The Secret Life Of GBLB: Greenbuild Legal Forum 11/18

This Thursday I will be speaking at the Greenbuild Legal Forum about upcoming trends in green building law and policy with my fellow bloggers Chris Cheatham of Green Building Law Update and Steve Del Percio of Green Real Estate Law Journal

The panel will be held:

Thursday, November 18, 2010 – 8:30am-11:30am
Room 193AB, McCormick Place West



I will be covering lots of great substantive topics, with a focus on upcoming regulatory issues, including:

  • Stimulus
  • Impact of the 2010 Mid-term elections
  • Leaked White House documents on the future of renewable energy/energy efficiency loan guarantees
  • Ballot initatives
  • Utility regulation
  • PACE/DOE Home Energy Pilot Loan Guarantees

I will also give you a behind-the-scenes glimpse into my life as a green law blogger. Join us for a discussion that promises to be both informative and controversial. 

Come See The Bad Boys (and Girl) Of Green Building Law At Greenbuild

Chris Cheatham of Green Building Law Update, Stephen Del Percio of Green Real Estate Law Journal and, of course, me are going to be speaking about the future of green law at Greenbuild. 

Thursday, November 18, 2010 – 8:30am-11:30am
Room 193AB, McCormick Place West


A full decription of the legal panel (and the other exciting guest stars!) is available here:

The Green Building Law Cabal

I don’t know when I decided to become a “green building” lawyer. I saw the field was coming, almost four years ago. Green building on the rise, construction disputes emerge in almost any building project, why wouldn’t green building simply exacerbate an already fraught collaboration? My husband is an architect, so I knew about LEED accreditation, and it couldn’t possibly be as bad as the Bar Exam, so I took the test. Passed, no problem. Not nearly as hard as the Bar Exam.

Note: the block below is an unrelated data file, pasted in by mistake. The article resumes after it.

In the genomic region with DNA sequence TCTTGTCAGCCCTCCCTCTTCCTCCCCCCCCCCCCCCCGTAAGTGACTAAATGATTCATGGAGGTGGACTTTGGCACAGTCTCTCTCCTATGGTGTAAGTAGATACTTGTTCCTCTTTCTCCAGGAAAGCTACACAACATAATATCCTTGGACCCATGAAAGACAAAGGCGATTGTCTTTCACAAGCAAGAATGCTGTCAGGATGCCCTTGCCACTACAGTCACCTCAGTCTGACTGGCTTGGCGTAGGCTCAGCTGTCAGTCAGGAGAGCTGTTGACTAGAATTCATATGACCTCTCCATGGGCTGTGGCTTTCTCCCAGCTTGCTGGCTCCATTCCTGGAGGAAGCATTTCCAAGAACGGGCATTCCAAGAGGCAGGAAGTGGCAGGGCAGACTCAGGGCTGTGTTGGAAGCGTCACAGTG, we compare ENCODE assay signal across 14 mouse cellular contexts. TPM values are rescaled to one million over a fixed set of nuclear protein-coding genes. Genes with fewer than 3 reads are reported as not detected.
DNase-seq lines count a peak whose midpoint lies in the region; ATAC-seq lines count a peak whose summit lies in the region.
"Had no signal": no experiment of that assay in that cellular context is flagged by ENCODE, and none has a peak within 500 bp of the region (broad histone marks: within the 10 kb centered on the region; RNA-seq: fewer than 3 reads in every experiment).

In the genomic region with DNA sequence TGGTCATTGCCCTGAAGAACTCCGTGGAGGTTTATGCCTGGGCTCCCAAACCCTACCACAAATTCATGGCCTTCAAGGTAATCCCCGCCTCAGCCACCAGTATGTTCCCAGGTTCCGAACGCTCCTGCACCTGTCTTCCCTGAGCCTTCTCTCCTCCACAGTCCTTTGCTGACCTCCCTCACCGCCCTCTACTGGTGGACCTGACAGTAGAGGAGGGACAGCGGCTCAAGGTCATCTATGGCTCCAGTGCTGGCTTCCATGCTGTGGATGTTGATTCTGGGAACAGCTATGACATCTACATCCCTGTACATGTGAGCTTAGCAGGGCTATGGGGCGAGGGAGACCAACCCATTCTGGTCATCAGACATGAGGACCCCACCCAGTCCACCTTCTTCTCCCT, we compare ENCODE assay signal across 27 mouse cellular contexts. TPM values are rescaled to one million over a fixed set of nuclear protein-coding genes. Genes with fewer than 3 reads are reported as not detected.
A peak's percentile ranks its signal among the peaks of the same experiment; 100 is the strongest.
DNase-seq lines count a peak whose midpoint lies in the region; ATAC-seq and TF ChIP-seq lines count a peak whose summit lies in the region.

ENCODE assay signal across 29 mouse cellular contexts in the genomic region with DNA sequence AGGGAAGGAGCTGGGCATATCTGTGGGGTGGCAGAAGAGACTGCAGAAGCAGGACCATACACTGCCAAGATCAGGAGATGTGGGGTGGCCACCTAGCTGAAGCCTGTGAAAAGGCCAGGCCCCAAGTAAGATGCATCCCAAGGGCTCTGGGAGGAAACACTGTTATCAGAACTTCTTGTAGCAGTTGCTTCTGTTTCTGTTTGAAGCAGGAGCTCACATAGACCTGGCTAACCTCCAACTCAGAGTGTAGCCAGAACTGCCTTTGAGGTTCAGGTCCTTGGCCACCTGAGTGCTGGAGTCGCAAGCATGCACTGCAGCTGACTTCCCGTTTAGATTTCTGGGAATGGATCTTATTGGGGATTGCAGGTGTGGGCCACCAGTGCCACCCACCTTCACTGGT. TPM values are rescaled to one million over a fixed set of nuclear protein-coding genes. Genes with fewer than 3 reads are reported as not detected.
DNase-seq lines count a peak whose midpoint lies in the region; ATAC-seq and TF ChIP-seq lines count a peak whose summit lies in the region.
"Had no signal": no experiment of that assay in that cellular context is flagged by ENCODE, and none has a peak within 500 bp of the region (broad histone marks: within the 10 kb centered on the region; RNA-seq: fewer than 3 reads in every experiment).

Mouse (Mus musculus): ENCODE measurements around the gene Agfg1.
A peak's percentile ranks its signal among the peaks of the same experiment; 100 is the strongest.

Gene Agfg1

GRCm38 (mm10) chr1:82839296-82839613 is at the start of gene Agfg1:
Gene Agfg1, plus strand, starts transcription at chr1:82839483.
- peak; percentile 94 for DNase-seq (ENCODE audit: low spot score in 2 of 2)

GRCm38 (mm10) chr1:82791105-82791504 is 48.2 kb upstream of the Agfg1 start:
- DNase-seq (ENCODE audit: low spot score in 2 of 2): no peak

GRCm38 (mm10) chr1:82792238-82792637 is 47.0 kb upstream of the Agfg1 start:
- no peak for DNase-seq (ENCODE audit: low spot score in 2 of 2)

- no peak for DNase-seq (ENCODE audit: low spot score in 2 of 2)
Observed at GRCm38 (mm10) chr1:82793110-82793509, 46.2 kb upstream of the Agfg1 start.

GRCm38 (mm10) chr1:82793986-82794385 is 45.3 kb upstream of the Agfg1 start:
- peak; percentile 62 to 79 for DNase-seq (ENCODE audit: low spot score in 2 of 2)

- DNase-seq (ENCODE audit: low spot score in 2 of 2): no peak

I determined to give a talk at my local Whole Foods about green building. “You can’t do that,” my husband said, “You don’t know anything about green buildings.” He was right, of course, but why let that stop me?

On my “to do” list for 2007 was “start a blog.” Months went by, no blog. As I got more and more furious at myself for procrastination, one day I just started a Blogger blog. Creatively, I called it “Green Building Law Blog.” I put up a post or two and waited. I don’t know what I was expecting.
Then…hits. Lloyd Alter, at Treehugger, reposted one of my first blog posts, “Pink is the New Green” about insulation. BuildingGreen.TV liked a post I did on McMansion taxes, and soon we were off to the races.